They’ve just officially launched two new products - Kelly’s Vegetarian High Protein Pudding and Kelly’s Hazlett. Both products were prize winners at the recent Blás na hÉireann Irish Food Awards.
Why would a butcher make a vegetarian breakfast pudding? "It’s simple really," says Sean Kelly, "Our customers kept asking for it!"
Kelly’s Vegetarian High Protein Pudding
A cooked breakfast is a tasty treat and a great start to the day. However the vegetarian breakfast plate has looked a little empty in the pudding department, but now Kelly’s Butchers have the answer – the delicious Kelly’s Vegetarian High Protein Pudding.
Kelly’s have used their years of practice to create a clever combination of spices with a soya base which gives a great texture and an exceptional flavour experience. No wonder it was a Silver Award Winner at the 2016 Blás na hÉireann Irish Food Awards!
Kelly’s Vegetarian High Protein Pudding is available in 280g pack (known as chubbs in the trade) which is exactly the same size as Kelly’s traditional Black and White Puddings.
It’s been quite a while since I tasted "Hazlett", an old-fashioned traditional pork meatloaf. Kelly’s Butchers are always on the lookout for something different and have decided to reintroduce this family recipe. Fresh leeks, fresh carrots and a secret blend of spices have put a modern extra bite into this old favourite.
Hazlett was traditionally used as a sandwich filling, or cut into chunks and served in a salad or with pickles and cheese or you can cut it thick and grill or fry it like a pudding. It's also packaged in 280g chubbs.
Kelly’s Vegetarian High Protein Pudding and Kelly’s Hazlett are available in Kelly’s Butchers Shop, Newport, Co. Mayo and via the website along with many other products that can be purchased online at www.kellysbutchers.com.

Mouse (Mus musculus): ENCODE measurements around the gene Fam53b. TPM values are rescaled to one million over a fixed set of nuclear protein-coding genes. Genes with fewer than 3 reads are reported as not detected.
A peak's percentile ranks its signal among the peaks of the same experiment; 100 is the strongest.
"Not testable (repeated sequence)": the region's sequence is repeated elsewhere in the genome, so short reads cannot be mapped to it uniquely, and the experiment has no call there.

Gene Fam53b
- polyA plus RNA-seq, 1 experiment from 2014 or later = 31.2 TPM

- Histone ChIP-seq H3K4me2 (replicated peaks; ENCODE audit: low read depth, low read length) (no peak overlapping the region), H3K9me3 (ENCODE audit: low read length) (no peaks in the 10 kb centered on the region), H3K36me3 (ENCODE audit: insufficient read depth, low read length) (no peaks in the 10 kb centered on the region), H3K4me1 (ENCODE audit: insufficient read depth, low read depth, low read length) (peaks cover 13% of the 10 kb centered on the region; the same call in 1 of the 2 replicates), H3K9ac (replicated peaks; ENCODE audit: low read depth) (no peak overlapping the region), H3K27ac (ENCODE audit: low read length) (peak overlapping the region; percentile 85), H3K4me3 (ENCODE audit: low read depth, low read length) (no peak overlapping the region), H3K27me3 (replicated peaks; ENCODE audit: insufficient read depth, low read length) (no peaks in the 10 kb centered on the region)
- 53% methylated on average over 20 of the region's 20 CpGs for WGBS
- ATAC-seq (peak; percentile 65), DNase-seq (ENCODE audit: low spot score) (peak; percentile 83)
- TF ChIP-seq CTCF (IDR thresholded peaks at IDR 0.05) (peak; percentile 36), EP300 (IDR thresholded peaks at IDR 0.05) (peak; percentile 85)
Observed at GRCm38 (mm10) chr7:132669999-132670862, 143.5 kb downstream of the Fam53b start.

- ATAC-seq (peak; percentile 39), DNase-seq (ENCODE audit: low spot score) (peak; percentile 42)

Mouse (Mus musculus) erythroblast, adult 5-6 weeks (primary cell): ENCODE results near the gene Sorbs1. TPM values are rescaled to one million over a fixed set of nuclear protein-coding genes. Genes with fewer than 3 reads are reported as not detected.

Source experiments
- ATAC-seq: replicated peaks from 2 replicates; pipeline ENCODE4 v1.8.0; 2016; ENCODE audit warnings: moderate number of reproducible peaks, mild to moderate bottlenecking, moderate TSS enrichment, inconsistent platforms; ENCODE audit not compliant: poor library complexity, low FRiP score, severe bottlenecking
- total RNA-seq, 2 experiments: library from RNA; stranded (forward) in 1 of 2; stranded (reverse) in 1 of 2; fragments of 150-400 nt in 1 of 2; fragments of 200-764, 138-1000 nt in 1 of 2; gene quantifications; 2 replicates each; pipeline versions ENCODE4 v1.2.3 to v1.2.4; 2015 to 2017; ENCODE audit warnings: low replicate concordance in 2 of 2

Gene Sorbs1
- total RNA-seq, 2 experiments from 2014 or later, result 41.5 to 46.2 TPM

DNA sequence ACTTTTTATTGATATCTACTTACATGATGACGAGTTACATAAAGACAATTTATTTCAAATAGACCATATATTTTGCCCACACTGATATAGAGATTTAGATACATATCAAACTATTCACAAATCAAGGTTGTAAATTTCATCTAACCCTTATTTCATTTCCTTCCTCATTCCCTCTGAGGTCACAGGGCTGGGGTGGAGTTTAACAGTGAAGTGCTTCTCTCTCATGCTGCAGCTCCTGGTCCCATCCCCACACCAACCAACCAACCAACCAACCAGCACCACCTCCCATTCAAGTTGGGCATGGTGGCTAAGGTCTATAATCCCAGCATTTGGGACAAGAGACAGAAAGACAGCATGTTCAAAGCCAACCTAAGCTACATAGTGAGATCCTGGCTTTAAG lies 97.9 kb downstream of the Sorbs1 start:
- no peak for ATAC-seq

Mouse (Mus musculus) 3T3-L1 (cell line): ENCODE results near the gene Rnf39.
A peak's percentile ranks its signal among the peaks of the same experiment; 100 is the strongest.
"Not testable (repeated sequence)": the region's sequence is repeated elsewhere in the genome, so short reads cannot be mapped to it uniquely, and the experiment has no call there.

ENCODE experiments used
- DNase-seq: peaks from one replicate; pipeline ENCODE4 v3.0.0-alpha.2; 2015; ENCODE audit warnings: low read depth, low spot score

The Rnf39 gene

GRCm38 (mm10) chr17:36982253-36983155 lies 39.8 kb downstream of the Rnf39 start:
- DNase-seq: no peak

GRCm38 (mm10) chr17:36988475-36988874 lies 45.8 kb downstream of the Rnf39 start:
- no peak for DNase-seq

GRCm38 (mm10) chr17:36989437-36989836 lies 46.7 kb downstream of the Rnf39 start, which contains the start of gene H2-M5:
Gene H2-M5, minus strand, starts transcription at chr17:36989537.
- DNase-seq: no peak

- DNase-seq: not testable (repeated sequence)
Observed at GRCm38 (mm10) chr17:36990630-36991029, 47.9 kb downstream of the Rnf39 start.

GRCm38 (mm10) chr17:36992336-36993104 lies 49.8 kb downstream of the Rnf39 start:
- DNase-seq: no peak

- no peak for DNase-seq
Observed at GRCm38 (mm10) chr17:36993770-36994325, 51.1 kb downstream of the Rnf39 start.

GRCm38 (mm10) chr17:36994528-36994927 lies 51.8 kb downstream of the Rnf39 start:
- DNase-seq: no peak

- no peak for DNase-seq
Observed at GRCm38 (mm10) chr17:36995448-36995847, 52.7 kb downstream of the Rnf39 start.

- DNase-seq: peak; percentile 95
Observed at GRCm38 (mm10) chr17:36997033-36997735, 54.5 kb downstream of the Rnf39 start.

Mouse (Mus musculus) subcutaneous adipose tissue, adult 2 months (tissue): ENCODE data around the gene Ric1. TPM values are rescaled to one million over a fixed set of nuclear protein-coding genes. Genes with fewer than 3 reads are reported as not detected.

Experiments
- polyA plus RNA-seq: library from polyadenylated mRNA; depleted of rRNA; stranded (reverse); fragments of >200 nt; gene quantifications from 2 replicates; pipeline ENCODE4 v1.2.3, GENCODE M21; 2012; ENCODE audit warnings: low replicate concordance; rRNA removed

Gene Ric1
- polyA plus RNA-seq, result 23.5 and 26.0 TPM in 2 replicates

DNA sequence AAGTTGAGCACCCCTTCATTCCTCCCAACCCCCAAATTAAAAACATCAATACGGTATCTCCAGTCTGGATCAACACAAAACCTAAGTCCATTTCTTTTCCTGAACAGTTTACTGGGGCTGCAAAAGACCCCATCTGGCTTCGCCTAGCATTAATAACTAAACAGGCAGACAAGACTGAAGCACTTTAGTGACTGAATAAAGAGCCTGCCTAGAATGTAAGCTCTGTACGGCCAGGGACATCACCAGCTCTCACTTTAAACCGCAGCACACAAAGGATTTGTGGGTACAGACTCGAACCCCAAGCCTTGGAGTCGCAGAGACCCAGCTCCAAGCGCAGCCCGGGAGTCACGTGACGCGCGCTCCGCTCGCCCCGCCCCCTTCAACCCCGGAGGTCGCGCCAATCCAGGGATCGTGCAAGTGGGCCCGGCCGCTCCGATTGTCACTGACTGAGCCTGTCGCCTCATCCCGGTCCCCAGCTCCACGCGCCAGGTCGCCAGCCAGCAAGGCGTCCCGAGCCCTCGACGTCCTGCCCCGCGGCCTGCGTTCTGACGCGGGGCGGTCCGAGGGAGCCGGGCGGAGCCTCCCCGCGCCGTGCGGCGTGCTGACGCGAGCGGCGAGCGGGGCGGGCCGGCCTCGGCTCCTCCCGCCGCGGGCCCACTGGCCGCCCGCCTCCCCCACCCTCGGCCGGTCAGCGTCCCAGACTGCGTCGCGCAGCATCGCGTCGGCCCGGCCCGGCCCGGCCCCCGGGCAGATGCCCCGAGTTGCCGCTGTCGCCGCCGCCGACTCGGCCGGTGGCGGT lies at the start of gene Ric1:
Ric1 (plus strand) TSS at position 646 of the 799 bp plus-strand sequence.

Each week the presenters investigate a different topic of the research being done in Irish society.
In episode four of 10 Things to Know About... Beef and Beer, the presenters look at what makes Irish beef so popular, the factors in creating the perfect steak and also the rise of the Irish Craft Beer industry.
Ireland is famous for it’s food and drink; from dairy produce to beef and of course a good ole pint of the black stuff- but how much do we really know about what makes Irish food so special?
What’s the Beef:
Irish beef is renowned throughout the world for it’s quality and taste- so what makes it so special? Kathriona travels to Amsterdam to meet Alain Alders, Michelin starred chef to discuss why he values Irish beef so highly.
As a member of Bord Bia’s Chefs Irish Beef Club Alder’s gives us insight into just how popular Irish beef is the finest-dining establishments throughout Europe.
One of the biggest factors in maintaining a high level of quality beef is how the animals are handled after death. Teagasc's Paul Allen shows Kathriona how they go about post-mortem handling of beef and the factors which impact on the final taste on our plates.
Try a Little Tenderness:
Post mortem handling is huge factor in high quality beef, but the program asks "Could the future of the perfect steak lie in genetics?" Jonathan meets Teagasc’s Dr. Donagh Berry who is looking to develop a ground-breaking first genetics test which could predict the tenderness of an animal’s offspring.
Also in the show they ask the question "What if you could create the perfect steak?"
There’s a whole weird science around it- Fergus reveals that scientists are working on it, but have racked up a whopper bill in the process…
What goes hand in hand with a great burger? A cold beer! Ireland may be famous for Guinness, but the last decade has witnessed the emergence of the new kid on the block - the craft beer.
It's a booming industry with a projected €59m turnover for 2016 and Aoibhinn looks at the explosion of the craft beer industry in Ireland and why this is so.
Aoibhinn visits Seamus O'Hara at O’Hara’s Brewery, where they see the key ingredients and processes that go into making a perfect pint.
Watch the program on RTE 1 Television at 8.30pm this Monday 5th December 2016.
|Olivia Duff is passionate about telling the story of great Irish food|
|Maperath Farm ‘Lamb in a Box’ will be available in 2015|
|Olivia's husband, Eoin, believes in honest food direct from the farm|
|The free range lifestyle of any bird is reflected in the quality and flavour of the meat|
See my 10 Tips on How to Cook a Turkey & my Favourite Stuffing Recipe here: www.irishfoodguide.ie/2011/12/10-tips-for-perfect-turkey-my-stuffing.html